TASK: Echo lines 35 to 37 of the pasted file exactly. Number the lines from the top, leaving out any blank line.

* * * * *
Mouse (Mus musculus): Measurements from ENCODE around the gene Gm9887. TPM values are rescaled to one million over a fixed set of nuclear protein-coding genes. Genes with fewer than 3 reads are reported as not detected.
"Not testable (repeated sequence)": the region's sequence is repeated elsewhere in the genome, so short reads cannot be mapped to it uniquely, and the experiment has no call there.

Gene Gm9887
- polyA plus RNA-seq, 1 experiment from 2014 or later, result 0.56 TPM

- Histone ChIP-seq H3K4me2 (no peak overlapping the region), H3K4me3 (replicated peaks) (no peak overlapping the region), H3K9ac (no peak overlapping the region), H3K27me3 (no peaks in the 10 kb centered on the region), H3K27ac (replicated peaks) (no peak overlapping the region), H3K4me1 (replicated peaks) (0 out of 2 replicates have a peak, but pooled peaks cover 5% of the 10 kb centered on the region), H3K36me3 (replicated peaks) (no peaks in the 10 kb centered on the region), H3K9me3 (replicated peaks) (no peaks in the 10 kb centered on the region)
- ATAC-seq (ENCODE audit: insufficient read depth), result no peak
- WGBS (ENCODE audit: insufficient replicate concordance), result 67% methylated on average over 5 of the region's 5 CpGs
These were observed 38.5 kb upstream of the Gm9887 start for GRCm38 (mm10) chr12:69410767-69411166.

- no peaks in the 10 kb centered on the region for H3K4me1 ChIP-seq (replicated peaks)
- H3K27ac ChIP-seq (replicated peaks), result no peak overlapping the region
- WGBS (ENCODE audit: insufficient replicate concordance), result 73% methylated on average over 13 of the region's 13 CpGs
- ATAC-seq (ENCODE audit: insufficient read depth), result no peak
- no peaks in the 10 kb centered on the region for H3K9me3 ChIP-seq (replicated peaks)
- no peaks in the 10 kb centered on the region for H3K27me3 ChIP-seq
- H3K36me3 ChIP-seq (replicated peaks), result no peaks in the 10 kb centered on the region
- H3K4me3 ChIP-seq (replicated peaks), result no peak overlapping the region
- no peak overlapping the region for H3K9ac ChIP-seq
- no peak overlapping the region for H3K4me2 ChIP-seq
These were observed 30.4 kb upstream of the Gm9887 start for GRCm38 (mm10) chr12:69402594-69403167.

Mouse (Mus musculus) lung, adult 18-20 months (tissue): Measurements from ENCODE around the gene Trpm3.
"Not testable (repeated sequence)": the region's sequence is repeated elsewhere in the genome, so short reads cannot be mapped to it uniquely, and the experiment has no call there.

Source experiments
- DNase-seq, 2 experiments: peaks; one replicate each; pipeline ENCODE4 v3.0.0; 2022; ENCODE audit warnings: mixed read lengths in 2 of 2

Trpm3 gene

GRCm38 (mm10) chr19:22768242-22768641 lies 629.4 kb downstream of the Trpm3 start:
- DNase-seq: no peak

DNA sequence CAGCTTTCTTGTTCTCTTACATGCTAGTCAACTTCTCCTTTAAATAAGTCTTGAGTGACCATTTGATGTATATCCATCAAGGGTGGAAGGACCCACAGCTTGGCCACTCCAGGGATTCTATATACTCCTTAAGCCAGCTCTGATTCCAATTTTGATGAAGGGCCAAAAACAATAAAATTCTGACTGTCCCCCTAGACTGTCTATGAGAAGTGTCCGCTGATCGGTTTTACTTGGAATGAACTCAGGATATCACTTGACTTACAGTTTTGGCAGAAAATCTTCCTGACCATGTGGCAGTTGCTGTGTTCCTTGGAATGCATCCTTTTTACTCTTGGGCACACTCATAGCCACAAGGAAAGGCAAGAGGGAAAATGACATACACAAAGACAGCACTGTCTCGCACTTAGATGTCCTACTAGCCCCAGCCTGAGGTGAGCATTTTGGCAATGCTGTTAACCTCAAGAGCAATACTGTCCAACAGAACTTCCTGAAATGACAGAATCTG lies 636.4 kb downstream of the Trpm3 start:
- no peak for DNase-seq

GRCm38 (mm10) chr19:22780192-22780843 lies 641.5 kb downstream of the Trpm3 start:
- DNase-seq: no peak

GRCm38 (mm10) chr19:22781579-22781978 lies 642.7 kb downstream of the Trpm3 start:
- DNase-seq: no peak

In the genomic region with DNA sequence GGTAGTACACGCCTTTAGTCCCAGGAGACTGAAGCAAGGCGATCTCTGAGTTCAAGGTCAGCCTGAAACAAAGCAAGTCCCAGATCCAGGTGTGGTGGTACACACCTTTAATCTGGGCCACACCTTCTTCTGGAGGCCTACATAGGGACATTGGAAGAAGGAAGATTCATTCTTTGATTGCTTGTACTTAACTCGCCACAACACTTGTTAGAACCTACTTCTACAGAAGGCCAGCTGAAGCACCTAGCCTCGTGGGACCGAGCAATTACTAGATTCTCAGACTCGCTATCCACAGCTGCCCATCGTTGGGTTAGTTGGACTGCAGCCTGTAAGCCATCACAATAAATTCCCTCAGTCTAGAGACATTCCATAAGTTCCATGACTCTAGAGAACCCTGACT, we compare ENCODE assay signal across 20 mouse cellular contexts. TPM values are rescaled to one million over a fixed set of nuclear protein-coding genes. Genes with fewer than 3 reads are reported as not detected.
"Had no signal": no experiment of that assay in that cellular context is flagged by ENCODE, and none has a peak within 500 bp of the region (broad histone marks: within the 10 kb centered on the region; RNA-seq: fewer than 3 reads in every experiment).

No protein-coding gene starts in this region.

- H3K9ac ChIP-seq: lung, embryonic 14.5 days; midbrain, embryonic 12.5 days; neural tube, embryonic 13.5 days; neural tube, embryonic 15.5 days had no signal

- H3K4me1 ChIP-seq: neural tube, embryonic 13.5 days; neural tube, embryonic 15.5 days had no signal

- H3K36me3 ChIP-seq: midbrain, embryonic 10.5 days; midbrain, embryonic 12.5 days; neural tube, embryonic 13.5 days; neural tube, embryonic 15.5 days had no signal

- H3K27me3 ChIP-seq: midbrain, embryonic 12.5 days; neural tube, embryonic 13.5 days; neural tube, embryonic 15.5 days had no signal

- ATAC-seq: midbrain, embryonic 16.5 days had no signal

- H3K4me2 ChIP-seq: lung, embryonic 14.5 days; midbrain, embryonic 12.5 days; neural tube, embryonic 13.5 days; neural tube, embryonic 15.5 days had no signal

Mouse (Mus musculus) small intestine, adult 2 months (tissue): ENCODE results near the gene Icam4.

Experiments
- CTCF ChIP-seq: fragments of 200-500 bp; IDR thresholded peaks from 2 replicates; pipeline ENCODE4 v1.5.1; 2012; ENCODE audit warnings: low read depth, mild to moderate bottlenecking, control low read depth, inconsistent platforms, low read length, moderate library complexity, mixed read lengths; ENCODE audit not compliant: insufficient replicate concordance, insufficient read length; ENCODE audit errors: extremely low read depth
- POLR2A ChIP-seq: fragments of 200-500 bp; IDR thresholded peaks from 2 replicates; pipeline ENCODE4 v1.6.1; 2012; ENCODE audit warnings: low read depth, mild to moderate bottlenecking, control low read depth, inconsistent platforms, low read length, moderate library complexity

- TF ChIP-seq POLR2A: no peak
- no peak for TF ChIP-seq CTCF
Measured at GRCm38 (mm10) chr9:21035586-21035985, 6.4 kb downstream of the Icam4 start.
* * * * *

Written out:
No protein-coding gene starts in this region.

- H3K9ac ChIP-seq: lung, embryonic 14.5 days; midbrain, embryonic 12.5 days; neural tube, embryonic 13.5 days; neural tube, embryonic 15.5 days had no signal

- H3K4me1 ChIP-seq: neural tube, embryonic 13.5 days; neural tube, embryonic 15.5 days had no signal